There are some surprising statistics around project management. One is that 1 in 3 projects have no baseline, and that fewer than a third of all projects are successfully completed on time and on budget.
Despite low success rates, 97% of organizations believe project management is critical to business performance and organizational success. Obviously, businesses want their projects to be successful, however there seems to be a lot of room for improvement for many teams and project managers.
Here we have the most common reasons why projects fail, as explained by Jennifer Bridges, president of Optimo Inc. She has spent over 20 years observing project managers and knows what makes them either fail or succeed. Here is some of her insight into why most projects fail, and how to avoid falling into these mistakes.
Plenty of times project managers and their team will agree with stakeholders upon certain expectations, only to return to your respective desks or organization and talk about how little they understand their clients. This is one way that many teams go off course.
Even though you’ve agreed on paper, are you truly understanding your clients or stakeholders expectations? If not, further clarification is needed before you dive into a project.
This is where priorities get changed, or changes are requests, or people are committed to tasks that haven’t been approved by the change control board. Here are some ways you can keep the scope of your project from going off track:
- Monitoring the project’s status and baseline
- Comparing work performance measurements with the baseline scope and asking, “Is the current project aligning with the original plan?”
- Deciding on change requests, i.e. whether corrective or preventive action is needed
- Change requests need to be studied to see how they affect the project’s overall scope and cost baseline. Once approved, adjustments to baseline and cost are sent to stakeholders
In short, all changes that are processed need to be properly documented and communicated properly.
Beginning the project before approved baselining
As mentioned, 1 in 3 projects have no baseline, even fewer rebaseline after changes have been made. It’s a common scenario where managers will try to get projects started as soon as possible to gain headway, before the proper steps are in place.
This creates problems because people could begin working on things that are already out of scope, or budgets that were anticipated to be approved end up not being approved, or unforeseen changes occur before the project is approved, making all previous work that had started a wasted effort.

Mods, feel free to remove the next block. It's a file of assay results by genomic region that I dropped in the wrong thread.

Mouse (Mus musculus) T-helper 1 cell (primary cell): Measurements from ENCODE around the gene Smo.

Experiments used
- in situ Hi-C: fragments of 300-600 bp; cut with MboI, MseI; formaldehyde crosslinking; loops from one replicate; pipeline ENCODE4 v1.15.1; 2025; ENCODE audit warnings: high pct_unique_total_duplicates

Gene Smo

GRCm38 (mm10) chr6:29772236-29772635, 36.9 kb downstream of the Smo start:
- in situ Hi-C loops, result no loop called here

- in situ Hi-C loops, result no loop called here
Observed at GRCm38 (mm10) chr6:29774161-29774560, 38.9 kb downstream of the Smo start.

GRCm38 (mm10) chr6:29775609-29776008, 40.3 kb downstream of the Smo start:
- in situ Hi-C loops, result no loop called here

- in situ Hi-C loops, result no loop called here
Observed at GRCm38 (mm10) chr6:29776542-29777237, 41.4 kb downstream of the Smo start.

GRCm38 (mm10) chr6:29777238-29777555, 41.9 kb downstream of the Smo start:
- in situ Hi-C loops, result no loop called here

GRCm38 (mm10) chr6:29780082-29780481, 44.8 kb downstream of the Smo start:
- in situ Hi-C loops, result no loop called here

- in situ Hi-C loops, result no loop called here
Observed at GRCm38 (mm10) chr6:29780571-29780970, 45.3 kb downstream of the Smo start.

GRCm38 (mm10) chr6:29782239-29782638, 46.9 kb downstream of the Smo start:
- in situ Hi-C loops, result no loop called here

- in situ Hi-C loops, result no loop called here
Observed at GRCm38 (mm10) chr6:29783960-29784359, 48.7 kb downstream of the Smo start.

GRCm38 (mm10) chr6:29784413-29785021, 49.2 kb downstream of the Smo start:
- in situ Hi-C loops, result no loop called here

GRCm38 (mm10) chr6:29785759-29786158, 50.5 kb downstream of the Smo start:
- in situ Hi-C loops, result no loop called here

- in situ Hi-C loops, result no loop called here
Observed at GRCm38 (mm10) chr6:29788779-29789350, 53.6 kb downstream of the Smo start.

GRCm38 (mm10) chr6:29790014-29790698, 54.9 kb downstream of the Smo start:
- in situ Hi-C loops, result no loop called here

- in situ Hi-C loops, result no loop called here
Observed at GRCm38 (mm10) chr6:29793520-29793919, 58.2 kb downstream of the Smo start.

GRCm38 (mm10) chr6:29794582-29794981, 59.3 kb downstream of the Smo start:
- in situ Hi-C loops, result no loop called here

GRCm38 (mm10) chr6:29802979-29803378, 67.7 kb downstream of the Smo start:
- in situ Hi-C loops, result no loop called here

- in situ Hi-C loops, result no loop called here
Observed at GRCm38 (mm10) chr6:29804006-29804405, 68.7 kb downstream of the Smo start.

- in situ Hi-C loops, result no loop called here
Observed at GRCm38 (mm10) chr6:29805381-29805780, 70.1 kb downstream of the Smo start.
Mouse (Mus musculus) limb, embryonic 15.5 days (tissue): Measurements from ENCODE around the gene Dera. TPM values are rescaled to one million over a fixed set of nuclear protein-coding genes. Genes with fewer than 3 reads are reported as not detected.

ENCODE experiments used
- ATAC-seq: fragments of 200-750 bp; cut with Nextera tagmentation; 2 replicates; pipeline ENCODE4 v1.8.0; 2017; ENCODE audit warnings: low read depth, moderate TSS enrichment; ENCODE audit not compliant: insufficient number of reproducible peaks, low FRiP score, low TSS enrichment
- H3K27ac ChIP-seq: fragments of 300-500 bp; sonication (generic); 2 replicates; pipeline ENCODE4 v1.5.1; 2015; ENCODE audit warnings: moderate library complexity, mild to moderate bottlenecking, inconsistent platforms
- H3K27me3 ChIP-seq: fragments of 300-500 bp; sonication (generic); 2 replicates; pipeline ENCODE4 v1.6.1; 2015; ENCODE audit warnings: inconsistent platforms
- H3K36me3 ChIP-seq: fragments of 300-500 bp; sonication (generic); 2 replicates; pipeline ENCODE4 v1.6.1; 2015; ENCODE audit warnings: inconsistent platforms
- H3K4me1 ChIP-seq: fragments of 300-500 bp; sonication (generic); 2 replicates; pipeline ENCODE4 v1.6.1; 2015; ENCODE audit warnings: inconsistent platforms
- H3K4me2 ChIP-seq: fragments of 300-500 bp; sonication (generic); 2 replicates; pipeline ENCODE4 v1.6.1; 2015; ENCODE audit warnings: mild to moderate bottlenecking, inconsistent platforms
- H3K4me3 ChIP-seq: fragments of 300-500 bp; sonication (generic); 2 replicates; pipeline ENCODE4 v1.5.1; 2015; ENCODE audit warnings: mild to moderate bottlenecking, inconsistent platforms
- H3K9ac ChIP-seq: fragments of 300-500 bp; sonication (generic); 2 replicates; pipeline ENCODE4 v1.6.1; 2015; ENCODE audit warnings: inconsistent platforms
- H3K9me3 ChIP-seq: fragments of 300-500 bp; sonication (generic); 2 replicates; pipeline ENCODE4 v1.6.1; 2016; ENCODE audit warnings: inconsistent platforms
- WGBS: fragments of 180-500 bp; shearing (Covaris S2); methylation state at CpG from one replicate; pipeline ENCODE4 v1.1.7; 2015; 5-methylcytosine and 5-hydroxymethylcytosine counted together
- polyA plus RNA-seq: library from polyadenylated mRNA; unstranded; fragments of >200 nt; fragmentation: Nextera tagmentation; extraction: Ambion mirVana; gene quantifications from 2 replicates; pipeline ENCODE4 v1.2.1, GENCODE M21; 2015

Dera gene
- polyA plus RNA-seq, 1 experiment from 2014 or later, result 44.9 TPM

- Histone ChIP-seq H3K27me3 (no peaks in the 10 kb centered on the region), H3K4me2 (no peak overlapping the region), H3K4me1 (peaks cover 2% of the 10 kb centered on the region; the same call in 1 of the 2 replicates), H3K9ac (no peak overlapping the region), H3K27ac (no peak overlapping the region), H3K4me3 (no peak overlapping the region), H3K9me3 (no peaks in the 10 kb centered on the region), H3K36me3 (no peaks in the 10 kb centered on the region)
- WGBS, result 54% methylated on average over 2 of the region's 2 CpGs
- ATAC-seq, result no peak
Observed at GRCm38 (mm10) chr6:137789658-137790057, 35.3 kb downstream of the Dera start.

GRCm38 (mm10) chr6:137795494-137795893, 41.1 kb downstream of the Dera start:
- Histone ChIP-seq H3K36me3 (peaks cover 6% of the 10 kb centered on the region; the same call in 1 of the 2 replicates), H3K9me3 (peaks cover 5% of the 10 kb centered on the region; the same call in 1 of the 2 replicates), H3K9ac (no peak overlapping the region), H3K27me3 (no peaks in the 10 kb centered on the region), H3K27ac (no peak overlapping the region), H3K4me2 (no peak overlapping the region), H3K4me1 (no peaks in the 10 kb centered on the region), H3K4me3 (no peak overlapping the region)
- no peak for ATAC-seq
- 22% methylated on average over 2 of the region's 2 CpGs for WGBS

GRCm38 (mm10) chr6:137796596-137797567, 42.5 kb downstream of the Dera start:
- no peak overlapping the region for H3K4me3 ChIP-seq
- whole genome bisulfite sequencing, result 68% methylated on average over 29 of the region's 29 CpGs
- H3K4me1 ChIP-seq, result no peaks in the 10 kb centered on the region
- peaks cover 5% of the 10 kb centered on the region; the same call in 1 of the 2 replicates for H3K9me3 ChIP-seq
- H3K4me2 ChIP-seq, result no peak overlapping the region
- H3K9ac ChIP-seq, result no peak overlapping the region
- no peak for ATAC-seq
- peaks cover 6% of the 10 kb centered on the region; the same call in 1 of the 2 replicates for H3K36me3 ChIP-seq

Make sure expectations are aligned and your baseline has been created, discussed, and approved by all parties before any work begins.
Inexperienced or untrained resources
Many companies today are trying to do more with less, which often means team members are too inexperienced or untrained in a certain area. The estimates that are created will need to reflect the abilities of those on your team: how long does it take them to complete a certain task? Do they have the resources to successfully complete their deliverables? Part of successful project management is making sure your employees have the adequate training or resouces to do their tasks.
Team conflict can lead to project failure
As a project starts to fall behind, emotions run high and situations become tense, causing team members to lose patience and get snappy with each other. Conflict can come up for a number of reasons, especially if different people are relying on each other to finish their tasks.
If team conflict isn’t handled, it can further derail a project and potentially cause it to fail. Working in a tense environment where everyone is short with each other will also hurt communication and productivity that enables a project to come out on time and on budget.
Another reason projects fail is when team members aren’t being used effectively. Know the strengths of each member of your team and then make assignments accordingly. When people are doing what they love, they do it quicker and with better quality. Don’t simply use hierarchy or some other way of assigning roles and tasks – look at the skills and interests of your team and use them wisely.
Your team doesn’t have to be the 1 in 3. By being aware of these project management pitfalls, you can help get your team stay on course and end your projects on time and on budget.